Ron: I don’t know what made me do it! What was I playing at? There were people – all around – I’ve gone mad – everyone watching! I was just walking past her in the entrance hall – she was standing there talking to Diggory – and it sort of came over me – and I asked her!
Ginny: It’s okay, Ron. It’s alright. It doesn’t matter.
Harry: What happened to you?
Ginny: He just asked Fleur Delacour out.
Harry: What did she say?
Hermione: She said yes?
Ron: Don’t be silly. There she was, just walking by… you know how I like it when they walk… I couldn’t help it! It just sort of slipped out.
Ginny: Actually, he sort of screamed at her. It was a bit frightening.
This scene is also a modification, rather than a total bunging of Ron’s lines. However, Ron’s agency is completely stripped away – even though Ginny and Hermione’s secondhand input here is hilarious, Ron is once again reduced to the funny sidekick, a buffoon who mirrors Harry’s own attempts at opposite gender interaction but as a way to help move the “teenagers stumbling over hormones” story along. This scene also neatly sidesteps the acknowledgement that Fleur is part Veela, an interesting and significant trivia bit that is never actually acknowledged throughout the entire movie series.
5. Order of the Phoenix
Ron: We told Dumbledore we wanted to tell you what was going on. We did, mate. But he’s really busy now, we’ve only seen him twice since we came here and he didn’t have much time, he just made us swear not to tell you important stuff when we wrote, he said the owls might be intercepted.
Harry: You couldn’t have put this in a letter, I suppose. I’ve gone all summer without a scrap of news.
Ron: We wanted to tell you, mate. Really, we did. Only –
Hermione: Only Dumbledore made us swear that we wouldn’t tell you anything.
One of the biggest themes throughout the entire book series is Harry and Ron’s friendship, cemented since that fateful day both 11-year-olds sat in the same train compartment. One of the biggest missteps the movies continually makes is to brush aside that friendship. It may seem inconsequential that Hermione, not Ron, is the one who admits that Dumbledore made her and Ron swear not to tell Harry anything over the summer. However, by doing so, the directors are making it clear that Hermione is Harry’s right-hand (wo)man, his trusted confidant, the one who breaks the hard news to Harry, the one who snaps him out of his self-serving stupor. And what happens to Ron, in this case? He’s basically a stand-in. He’s got no personality, he’s got no voice, he’s got none of the qualities that make Ron the book character so damn interesting.
6. Half-Blood Prince
Harry: I’m not coming back even if it does reopen.
Hermione: I knew you were going to say that. But then what will you do?
Ron: We’ll be there, Harry. At your aunt and uncle’s house. And then we’ll go with you wherever you’re going.
Harry: No –
Hermione: You said to us once before, that there was time to turn back if we wanted to. We’ve had time, haven’t we?
Ron: We’re with you whatever happens.
Harry: I’m not coming back, Hermione. I’ve got to finish whatever Dumbledore started, and I don’t know where that’ll lead me, but I’ll let you and Ron know where I am, when I can.
Hermione: I’ve always admired your courage, Harry, but sometimes you can be really thick. You don’t really thick you’re going to be able to find all those Horcruxes by yourself, do you? You need us, Harry.
Sigh. Once again, the movie wipes out any indication that the Harry-Ron-Hermione trio is an actual trio, one that is made up of supportive and equal partners. Granted, Rupert Grint was recovering from swine flu during the shooting of this last scene, so there’s a reason why it seemed so awkward and stilted. Because it was. However, that is absolutely no excuse why Ron was rendered essentially speechless for the last ten-odd minutes of the film. The reassuring camaraderie that seeps through the last pages of the book, after Dumbledore’s somber funeral, is extinguished in the film version. Instead of Harry’s two best friends comforting Harry, gently letting him know that they are with him, through thick and thin, it’s just Hermione, in a thinly veiled Harry/Hermione scene, admonishing Harry at his inability to let others help him in need.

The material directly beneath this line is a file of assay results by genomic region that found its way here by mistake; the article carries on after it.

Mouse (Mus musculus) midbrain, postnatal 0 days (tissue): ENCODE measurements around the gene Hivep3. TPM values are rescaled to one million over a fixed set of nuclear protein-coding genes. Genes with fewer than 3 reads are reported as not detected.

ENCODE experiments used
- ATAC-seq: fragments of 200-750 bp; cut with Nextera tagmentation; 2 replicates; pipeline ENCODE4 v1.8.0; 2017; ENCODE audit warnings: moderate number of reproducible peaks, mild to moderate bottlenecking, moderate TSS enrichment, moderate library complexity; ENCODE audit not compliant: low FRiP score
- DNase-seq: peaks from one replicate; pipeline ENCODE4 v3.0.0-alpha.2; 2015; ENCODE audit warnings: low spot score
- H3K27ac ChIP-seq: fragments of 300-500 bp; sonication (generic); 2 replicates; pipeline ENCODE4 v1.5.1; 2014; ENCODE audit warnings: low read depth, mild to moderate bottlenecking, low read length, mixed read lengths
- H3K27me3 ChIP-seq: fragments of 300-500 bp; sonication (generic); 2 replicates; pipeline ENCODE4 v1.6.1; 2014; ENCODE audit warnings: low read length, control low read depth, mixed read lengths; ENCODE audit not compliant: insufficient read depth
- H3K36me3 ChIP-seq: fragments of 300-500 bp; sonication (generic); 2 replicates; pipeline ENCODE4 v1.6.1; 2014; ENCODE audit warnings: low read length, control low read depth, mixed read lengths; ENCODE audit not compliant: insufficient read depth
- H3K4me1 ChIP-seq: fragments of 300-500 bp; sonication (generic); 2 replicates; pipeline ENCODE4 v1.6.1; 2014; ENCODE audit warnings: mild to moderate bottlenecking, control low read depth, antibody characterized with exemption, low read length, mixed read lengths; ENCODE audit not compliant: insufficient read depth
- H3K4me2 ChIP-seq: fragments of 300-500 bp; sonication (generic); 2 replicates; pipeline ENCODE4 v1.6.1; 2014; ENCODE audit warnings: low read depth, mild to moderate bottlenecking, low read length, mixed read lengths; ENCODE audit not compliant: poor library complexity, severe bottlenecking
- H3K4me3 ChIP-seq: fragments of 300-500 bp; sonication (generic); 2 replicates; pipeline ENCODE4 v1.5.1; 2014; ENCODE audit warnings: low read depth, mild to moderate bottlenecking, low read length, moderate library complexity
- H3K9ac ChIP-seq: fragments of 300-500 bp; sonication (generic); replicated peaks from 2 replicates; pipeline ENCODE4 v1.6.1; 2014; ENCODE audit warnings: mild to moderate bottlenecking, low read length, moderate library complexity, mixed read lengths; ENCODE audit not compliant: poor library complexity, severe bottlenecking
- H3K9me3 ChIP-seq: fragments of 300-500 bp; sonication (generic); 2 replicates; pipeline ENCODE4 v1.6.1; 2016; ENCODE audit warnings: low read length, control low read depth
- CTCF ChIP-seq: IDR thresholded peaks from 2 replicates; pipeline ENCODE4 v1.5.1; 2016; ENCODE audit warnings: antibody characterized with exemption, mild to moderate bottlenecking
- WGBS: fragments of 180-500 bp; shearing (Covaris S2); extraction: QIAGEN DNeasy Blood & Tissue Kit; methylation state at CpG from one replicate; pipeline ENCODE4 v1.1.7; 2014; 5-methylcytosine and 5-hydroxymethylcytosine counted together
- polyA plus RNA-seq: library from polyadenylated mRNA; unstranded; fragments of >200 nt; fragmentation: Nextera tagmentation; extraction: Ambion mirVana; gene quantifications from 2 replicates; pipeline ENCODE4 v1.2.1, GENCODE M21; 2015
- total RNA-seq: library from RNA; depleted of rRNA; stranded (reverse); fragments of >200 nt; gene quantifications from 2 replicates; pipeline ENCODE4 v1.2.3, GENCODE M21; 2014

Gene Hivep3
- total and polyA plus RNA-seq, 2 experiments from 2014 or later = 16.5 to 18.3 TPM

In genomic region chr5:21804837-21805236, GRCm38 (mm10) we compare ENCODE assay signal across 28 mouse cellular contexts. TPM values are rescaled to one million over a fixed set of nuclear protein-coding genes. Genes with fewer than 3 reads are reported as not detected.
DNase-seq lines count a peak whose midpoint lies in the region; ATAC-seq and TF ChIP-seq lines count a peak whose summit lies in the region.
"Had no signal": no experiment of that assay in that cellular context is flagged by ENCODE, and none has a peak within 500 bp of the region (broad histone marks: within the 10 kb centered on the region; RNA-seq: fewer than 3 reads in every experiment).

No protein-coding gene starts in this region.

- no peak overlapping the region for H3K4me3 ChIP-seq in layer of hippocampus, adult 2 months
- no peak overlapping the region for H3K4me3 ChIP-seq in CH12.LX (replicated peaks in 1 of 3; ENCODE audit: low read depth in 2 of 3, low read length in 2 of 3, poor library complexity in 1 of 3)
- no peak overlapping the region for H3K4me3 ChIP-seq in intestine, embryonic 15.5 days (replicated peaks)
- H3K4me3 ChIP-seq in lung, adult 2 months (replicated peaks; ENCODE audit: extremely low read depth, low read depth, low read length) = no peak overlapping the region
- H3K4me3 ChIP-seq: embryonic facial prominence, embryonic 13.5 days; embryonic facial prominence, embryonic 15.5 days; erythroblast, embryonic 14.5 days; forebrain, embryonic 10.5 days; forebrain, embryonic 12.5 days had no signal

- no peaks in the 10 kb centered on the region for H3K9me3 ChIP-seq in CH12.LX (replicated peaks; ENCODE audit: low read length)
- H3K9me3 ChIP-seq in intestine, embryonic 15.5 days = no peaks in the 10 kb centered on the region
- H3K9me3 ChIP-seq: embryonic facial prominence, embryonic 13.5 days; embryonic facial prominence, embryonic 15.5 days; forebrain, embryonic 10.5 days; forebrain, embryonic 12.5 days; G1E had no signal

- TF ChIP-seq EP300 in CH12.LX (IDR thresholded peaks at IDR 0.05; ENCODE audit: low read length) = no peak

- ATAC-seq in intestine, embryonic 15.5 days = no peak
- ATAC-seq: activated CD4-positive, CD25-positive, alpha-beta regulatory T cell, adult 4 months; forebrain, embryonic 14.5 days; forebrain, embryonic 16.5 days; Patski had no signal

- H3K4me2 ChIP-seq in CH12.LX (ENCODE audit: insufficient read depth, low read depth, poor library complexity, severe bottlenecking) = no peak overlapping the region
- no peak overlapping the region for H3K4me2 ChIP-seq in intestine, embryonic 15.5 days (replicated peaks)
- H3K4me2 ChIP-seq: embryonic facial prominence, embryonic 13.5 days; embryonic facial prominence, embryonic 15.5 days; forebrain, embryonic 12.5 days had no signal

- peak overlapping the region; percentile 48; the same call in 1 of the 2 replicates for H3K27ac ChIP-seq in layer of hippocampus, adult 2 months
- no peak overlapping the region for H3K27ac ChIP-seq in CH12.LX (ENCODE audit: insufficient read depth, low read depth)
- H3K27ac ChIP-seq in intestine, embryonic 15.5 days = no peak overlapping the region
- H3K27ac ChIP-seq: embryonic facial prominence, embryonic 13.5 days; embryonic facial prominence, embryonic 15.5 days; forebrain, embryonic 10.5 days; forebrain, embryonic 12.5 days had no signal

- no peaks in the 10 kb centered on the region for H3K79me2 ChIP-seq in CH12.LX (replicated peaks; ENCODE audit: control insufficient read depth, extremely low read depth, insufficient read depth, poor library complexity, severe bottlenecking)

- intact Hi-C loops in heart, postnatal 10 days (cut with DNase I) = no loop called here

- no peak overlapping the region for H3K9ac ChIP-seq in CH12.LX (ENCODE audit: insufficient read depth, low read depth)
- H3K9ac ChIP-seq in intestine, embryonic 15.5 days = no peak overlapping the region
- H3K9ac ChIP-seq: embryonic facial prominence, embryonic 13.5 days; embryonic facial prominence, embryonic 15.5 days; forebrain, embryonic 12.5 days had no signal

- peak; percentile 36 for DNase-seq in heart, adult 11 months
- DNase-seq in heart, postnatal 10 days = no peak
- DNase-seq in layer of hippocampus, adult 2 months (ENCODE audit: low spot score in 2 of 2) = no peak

7. Deathly Hallows
Ron: We thought you knew what you were doing! We thought Dumbledore had told you what to do, we thought you had a real plan!
Hermione: Ron! Take off the locket, Ron. Please take it off. You wouldn’t be talking like this if you hadn’t been wearing it all day.
Harry: Leave the Horcrux.
Ron: What are you doing?
Hermione: What do you mean?
Ron: Are you staying, or what?
Hermione: I – Yes – yes, I’m staying. Ron, we said we’d go with Harry, we said we’d help –
Ron: I get it. You choose him.
Hermione: Ron, no – please – come back, come back!
Ron: You don’t know why I listen to the radio, do you? To make sure I don’t hear Ginny’s name. Or Fred, or George, or Mum.
Harry: You think I’m not listening too? You think I don’t know how this feels?
Ron: No, you don’t know how it feels! Your parents are dead! You have no family!
Harry: Fine then, go! Go then!
Ron: [to Hermione] And you? Are you coming or are you staying? Fine. I get it. I saw you two the other night.
Hermione: Ron, that’s – that’s nothing!
Because of time restraints, the last three movies can’t help but ramp up tension to compensate for merged or dropped plotlines. In this scene, tension is definitely at an all-time high, and some language has been changed so that the audience realizes just how ragged the three characters are at this point in the film. HOWEVER. Damn Steve Kloves and his Harry/Hermione shipper heart. By having Hermione stammer, voice breaking, that Ron seeing the two of them with their heads together, trying to figure out where the next Horcrux would be, was not the romantic scenario he imagines, the audience can’t help wonder “…maybe?” Ron looks cuckolded and paranoid, Hermione looks helpless, and Harry looks righteous, which are feelings that aren’t appropriate for this particular scene. This is a scene in which a friendship splinters, in which the quest is questioned, in which allegiances must be drawn. The movie viewer who has not read the book doesn’t realize that’s the point of this scene. He or she simply sees a scene that pits these three characters into a one-dimensional love triangle, which is unfortunate.
What do you guys think? Have I egregiously missed another instance where Hermione took Ron’s lines in the movies? Sound off in the comments below!